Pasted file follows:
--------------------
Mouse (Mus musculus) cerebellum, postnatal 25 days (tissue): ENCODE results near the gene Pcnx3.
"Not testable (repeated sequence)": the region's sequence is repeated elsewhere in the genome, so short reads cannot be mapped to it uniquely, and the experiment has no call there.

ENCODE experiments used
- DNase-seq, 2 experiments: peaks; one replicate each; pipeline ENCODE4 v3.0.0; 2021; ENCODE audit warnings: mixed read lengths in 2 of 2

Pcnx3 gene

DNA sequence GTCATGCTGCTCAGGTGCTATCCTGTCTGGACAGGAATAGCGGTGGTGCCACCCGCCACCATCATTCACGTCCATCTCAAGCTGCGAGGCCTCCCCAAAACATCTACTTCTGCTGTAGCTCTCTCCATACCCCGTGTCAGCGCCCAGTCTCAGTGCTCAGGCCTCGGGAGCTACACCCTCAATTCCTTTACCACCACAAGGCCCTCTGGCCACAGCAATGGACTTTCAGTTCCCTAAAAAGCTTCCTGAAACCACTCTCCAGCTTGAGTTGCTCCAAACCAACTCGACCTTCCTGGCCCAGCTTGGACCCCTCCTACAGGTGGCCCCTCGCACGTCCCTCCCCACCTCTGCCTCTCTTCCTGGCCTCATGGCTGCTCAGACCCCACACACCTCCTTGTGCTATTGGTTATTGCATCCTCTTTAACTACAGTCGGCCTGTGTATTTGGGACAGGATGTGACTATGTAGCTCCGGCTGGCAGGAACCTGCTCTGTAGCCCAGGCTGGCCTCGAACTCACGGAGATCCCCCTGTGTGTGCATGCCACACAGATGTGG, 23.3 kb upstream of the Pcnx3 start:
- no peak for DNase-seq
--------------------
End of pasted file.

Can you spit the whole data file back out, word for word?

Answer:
Mouse (Mus musculus) cerebellum, postnatal 25 days (tissue): ENCODE results near the gene Pcnx3.
"Not testable (repeated sequence)": the region's sequence is repeated elsewhere in the genome, so short reads cannot be mapped to it uniquely, and the experiment has no call there.

ENCODE experiments used
- DNase-seq, 2 experiments: peaks; one replicate each; pipeline ENCODE4 v3.0.0; 2021; ENCODE audit warnings: mixed read lengths in 2 of 2

Pcnx3 gene

DNA sequence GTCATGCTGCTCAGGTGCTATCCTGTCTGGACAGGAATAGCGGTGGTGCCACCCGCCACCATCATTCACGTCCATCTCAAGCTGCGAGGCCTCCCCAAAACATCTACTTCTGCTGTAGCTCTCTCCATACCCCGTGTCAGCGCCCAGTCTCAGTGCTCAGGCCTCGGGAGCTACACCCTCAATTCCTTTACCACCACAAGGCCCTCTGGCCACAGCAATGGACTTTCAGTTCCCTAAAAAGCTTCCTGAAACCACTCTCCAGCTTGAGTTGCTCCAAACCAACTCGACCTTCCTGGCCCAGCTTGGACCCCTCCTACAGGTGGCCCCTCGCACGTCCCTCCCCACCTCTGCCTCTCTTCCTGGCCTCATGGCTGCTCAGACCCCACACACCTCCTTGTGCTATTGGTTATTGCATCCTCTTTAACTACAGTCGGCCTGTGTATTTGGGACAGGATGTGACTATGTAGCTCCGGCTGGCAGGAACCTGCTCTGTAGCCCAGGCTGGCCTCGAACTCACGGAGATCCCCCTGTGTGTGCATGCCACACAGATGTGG, 23.3 kb upstream of the Pcnx3 start:
- no peak for DNase-seq